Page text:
By Jennifer Farley

6 Tools for Testing Mobile Web Designs

By Jennifer Farley

thumbOne of the most important processes when designing for the web is testing. We’re all aware that one of the challenges of web design is ensuring the site looks good in multiple browsers. As the mobile web becomes more and more important, you’ll also want to know how your existing site or widget looks on a mobile device, but there are so many devices, how do we test them all?

As the number of people using mobile devices increases, so too does the pressure to ensure that our websites look good and are legible on a mobile device. The ideal, and unrealistic situation, would be to test on real handsets, but obviously this would be impossible for most designers. Fortunately, there are number of tools available online, allowing you to put your site through its mobile paces.

Device Anywhere is a commercial operation, allowing customers to sign up and test “Any Device. Any Network. Anywhere.” There are a range of subscription plans but you can sign up for a free trial.



MobiReady is tests mobile-readiness using industry best practices and standards. After testing you receive a free report outlining how well your site performs.


Opera Mini is a live demo of the Opera Mini browser that functions like it would when installed on a handset.


W3C Mobile OK Checker performs a range of tests on a web page to determine its level of mobile-friendliness. The short report produced will tell you where you’re going wrong.


dotMobi Emulator emulates a real mobile phone web browser. It’s a bit limited as you can only choose from two different phones you like as a skin.


iPhoney, as you could imagine, is specific to iPhone testing. It’s a downloadable application that is precise to the pixel, so useful for the designer working on iPhone apps.


There are other simulators and emulators available, particularly if you’re willing to pay, but this set will give you a fairly easy method of testing designs for free. Have you used these or any other tools to check your designs?

Related Reading:

  • For iOS testing – on Mac – you can use the “iPhone Simulator” that comes with the Mac developer tools. That is far better than iPhoney.
    Also, while a bit out of date, the “mobile viewport tester”:
    Here you can simply enter an URL (localhost adresses work, too) and check your design-html-prototype with different screen sizes.

    Congrats for starting this great blog, guys!

  • Firefox Mobile has a version built to run on desktop computers:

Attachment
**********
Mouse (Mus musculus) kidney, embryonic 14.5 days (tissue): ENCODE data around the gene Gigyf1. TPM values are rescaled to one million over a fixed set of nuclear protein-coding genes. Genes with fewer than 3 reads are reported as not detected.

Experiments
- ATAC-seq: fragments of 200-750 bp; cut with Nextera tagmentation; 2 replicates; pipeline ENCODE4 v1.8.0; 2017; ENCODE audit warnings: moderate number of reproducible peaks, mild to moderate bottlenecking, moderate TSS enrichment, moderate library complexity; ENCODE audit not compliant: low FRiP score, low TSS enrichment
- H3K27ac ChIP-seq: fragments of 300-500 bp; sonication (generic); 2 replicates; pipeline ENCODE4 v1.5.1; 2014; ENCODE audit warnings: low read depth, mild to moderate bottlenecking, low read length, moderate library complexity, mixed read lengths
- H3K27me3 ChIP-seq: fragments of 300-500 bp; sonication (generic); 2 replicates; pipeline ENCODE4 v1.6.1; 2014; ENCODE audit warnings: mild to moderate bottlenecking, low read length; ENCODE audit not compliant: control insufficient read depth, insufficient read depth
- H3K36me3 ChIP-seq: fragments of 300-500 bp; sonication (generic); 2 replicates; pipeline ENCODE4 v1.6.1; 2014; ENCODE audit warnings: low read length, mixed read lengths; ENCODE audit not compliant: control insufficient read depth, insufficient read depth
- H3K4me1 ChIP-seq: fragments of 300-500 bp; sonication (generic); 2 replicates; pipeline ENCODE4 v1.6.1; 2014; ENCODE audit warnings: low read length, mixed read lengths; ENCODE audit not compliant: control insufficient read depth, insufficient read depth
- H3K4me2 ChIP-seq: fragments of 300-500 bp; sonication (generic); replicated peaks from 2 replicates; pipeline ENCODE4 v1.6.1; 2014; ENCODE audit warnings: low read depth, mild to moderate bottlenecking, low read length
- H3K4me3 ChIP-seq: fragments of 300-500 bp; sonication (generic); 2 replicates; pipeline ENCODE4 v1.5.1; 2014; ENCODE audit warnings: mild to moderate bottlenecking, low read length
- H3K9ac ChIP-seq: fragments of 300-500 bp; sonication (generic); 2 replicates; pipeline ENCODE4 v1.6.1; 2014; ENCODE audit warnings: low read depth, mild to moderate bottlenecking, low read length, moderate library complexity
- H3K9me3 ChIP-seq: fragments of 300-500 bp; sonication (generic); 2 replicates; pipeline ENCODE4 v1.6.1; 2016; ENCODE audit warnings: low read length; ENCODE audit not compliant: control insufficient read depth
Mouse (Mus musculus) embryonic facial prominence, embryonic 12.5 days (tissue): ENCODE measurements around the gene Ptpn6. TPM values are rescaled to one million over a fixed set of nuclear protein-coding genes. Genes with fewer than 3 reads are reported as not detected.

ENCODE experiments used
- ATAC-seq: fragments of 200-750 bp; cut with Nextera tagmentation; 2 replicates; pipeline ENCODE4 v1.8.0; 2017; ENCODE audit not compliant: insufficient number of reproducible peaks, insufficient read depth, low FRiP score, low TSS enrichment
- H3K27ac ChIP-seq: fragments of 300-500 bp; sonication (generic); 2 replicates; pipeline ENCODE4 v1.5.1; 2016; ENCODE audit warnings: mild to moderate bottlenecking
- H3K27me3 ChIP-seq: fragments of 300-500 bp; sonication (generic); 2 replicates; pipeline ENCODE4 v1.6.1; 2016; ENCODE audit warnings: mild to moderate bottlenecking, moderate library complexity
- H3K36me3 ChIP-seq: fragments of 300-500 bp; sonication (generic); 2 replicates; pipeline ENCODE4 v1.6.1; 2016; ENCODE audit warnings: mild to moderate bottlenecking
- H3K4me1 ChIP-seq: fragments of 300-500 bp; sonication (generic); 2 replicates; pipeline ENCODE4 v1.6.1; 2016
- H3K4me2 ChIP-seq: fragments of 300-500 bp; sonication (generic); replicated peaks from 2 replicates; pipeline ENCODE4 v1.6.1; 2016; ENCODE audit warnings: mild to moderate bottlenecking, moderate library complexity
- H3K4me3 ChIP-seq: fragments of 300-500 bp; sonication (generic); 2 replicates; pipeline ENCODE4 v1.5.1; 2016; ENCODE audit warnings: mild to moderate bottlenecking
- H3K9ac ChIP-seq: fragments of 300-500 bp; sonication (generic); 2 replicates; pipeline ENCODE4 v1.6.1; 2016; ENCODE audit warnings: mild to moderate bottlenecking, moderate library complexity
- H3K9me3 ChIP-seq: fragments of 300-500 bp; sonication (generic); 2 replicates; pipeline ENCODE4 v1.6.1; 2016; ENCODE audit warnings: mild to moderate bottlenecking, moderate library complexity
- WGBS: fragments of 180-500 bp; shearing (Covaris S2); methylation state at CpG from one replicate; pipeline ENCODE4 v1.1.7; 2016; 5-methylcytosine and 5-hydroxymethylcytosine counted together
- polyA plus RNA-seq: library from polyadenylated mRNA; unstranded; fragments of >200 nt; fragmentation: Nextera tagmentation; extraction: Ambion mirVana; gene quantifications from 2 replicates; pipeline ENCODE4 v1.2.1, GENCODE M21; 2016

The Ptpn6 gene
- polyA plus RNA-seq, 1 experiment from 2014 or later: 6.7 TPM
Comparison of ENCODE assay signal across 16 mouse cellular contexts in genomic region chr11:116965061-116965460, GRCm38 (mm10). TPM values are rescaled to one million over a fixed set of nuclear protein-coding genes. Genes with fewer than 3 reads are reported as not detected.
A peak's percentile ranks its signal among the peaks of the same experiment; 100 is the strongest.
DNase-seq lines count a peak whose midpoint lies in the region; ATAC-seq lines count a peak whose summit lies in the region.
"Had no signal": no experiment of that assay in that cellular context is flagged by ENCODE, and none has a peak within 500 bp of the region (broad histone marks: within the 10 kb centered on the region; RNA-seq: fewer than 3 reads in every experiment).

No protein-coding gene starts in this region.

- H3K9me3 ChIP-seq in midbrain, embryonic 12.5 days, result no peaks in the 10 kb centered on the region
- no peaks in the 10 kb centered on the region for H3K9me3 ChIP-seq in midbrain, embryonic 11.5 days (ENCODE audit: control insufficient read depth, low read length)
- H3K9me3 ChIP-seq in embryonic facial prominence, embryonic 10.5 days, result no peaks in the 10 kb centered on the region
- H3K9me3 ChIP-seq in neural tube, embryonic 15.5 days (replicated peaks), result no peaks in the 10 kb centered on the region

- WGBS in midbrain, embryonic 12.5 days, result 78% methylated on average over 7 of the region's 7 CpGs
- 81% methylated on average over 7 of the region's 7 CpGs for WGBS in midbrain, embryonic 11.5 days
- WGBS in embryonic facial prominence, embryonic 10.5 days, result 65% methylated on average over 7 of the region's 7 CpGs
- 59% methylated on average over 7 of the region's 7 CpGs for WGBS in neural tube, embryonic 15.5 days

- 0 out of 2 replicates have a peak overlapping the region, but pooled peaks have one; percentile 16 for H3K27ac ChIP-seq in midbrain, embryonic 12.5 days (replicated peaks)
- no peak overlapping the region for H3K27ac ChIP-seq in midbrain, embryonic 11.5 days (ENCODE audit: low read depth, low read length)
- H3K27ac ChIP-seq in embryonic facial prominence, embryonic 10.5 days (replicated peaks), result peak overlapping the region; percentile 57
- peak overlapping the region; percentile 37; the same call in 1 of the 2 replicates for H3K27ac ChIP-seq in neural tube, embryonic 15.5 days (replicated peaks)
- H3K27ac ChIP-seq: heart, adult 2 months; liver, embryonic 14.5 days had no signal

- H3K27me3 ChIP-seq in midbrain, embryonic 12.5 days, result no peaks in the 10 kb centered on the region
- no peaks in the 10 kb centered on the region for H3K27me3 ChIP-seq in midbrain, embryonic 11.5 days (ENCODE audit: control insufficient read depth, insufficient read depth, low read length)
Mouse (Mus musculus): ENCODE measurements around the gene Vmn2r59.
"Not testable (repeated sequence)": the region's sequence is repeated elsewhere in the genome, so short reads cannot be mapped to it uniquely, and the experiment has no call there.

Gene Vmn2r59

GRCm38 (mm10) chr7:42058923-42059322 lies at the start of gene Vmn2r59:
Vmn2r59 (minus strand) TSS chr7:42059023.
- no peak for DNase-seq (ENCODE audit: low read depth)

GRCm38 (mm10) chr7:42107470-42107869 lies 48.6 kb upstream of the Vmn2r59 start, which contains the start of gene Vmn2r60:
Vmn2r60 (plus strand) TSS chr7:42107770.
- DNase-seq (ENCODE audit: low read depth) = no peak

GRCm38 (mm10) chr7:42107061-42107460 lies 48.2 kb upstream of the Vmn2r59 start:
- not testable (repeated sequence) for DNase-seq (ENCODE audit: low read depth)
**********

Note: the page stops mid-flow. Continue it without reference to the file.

And of course Opera has an emulator for Opera Mobile, the version of Opera for smartphones:

    In my experience, the most difficult thing is testing Mobile Safari. Android and Blackberry have emulators that you can run anywhere, but there’s just no good way to test Webkit on an iPhone unless you have a Mac.

  • Alex

    I hear you about testing for iPhone, but I have decided why waste my time. That company will implode before any of the other ones will – be it due to the networks they run or the lack of finishing on the small things in the phone or the rampant fascism that the company has to deal with on the daily or the lack of insightful ergonomics. I’m still blown away at how everyone loves the iPhone so much but I’ve known people for years that already had all that functionality in a Windows Mobile phone way before the iPhone was ever even conceived. I’d say don’t waste your time on iPhone apps, you couldn’t sell them anyway without the risk of it being stolen by the company that actually should be protecting you.

    I’ve never used one (windows or iPhone) myself, I love my android.

    ** Great article by the way! I saw a link to this site off of site point, I went ahead and bookmarked it I will most definitely be back.

  • I found ripple to be very useful whilst designing and front-end developing a mobile web app…

    they have just been RIM(med) and I hope that this doesn’t alter an excellent offering

  • Hi all.
    I must thank you for the post. And also the participants here.

    I must say testing shouldn’t be viewed through the prism of pass or fail, rather it should be viewed as learning and evolving,


  • i second andy’s comment to the ripple emulator chrome extension It really helps when developing mobile web apps.

  • And Keynote has a free version of their MITE tool that lets you select from a large database of devices and it analyzes mobile page construction based on the handset type you selected.

  • Many thnaks both for the piece and the comments. We will be trying them out

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